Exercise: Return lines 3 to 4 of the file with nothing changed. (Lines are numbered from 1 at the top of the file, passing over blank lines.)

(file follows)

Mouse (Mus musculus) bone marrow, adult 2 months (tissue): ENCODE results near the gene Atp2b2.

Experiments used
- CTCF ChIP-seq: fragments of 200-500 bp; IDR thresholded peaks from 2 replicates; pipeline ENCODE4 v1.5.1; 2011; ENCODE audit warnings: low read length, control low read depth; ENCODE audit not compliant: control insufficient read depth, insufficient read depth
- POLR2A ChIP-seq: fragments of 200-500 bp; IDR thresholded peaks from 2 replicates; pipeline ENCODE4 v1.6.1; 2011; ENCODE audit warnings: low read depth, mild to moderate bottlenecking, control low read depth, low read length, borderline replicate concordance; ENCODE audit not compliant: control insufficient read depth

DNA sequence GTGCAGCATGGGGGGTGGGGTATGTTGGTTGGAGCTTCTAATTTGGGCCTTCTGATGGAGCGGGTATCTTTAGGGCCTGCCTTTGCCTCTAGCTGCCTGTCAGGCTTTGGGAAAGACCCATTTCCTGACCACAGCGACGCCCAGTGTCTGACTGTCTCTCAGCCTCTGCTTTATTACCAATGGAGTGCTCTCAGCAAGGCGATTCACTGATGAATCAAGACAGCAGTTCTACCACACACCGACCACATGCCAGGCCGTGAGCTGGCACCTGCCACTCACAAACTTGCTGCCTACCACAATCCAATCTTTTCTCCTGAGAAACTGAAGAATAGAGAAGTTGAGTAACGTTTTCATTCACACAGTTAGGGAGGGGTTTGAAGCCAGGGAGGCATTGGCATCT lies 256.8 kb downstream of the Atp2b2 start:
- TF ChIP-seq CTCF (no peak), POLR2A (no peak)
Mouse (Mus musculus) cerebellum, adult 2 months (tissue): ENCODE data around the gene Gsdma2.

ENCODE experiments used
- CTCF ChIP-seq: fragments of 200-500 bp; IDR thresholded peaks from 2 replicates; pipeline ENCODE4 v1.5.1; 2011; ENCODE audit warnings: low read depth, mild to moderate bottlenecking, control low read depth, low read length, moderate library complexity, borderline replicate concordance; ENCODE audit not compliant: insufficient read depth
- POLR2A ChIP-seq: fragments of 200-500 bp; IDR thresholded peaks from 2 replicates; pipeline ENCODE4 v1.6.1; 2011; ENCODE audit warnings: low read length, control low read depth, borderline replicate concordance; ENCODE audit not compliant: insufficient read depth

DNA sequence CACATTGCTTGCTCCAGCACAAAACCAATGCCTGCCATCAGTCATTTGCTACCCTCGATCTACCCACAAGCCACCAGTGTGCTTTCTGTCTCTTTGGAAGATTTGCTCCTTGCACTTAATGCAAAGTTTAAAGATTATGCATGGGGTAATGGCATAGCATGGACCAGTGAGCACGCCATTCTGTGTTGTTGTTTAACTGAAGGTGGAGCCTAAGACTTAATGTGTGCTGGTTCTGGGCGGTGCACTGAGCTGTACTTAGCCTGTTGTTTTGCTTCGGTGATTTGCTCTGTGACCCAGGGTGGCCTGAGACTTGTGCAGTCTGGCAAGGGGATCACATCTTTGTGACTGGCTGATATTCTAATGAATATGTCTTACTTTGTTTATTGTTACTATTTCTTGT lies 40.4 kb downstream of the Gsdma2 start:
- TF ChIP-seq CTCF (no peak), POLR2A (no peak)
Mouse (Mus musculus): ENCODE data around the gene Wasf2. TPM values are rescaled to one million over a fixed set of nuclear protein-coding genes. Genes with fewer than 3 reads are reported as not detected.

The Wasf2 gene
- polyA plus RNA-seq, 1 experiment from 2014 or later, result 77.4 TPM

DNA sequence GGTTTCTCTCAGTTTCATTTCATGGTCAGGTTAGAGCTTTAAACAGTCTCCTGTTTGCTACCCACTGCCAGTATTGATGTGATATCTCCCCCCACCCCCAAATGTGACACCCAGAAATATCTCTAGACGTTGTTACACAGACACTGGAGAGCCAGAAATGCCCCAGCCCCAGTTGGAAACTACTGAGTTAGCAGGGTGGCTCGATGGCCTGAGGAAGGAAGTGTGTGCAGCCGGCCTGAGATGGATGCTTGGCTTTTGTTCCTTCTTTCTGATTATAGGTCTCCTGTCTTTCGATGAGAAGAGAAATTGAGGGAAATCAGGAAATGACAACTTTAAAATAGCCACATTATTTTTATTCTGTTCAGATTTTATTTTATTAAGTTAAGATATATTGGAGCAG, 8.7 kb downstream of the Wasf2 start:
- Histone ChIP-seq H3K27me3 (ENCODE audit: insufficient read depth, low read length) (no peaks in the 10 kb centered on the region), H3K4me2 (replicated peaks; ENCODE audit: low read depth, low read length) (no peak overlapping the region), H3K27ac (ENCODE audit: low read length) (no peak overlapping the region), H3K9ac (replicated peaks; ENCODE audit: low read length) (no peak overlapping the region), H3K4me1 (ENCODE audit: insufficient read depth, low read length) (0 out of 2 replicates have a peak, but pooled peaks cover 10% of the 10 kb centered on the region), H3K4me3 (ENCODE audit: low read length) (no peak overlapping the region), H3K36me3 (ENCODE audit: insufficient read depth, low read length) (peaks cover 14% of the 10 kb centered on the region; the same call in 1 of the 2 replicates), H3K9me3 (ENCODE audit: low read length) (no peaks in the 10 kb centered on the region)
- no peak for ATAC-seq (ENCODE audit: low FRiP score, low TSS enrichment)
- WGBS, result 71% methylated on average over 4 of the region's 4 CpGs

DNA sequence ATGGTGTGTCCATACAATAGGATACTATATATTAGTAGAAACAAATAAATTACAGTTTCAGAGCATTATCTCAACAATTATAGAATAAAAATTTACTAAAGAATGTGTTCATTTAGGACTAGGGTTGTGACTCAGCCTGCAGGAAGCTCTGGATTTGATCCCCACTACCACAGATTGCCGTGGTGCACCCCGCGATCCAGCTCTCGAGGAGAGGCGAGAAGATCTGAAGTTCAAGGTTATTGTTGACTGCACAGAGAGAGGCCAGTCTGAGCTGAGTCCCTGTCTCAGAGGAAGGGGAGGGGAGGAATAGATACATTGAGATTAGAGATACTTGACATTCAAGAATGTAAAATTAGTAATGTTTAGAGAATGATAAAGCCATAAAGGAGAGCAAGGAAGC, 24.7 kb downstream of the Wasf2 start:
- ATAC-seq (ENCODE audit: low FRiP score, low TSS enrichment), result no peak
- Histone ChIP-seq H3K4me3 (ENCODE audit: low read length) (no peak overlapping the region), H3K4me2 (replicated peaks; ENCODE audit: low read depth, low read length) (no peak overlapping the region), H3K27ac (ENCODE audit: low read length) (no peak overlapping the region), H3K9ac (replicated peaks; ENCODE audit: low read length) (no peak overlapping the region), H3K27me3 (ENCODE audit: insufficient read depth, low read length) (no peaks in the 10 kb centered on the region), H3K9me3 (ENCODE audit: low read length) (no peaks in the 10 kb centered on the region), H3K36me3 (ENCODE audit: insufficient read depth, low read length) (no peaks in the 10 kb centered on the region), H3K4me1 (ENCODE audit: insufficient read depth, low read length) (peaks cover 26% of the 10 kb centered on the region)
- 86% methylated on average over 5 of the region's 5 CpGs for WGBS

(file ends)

- CTCF ChIP-seq: fragments of 200-500 bp; IDR thresholded peaks from 2 replicates; pipeline ENCODE4 v1.5.1; 2011; ENCODE audit warnings: low read length, control low read depth; ENCODE audit not compliant: control insufficient read depth, insufficient read depth
- POLR2A ChIP-seq: fragments of 200-500 bp; IDR thresholded peaks from 2 replicates; pipeline ENCODE4 v1.6.1; 2011; ENCODE audit warnings: low read depth, mild to moderate bottlenecking, control low read depth, low read length, borderline replicate concordance; ENCODE audit not compliant: control insufficient read depth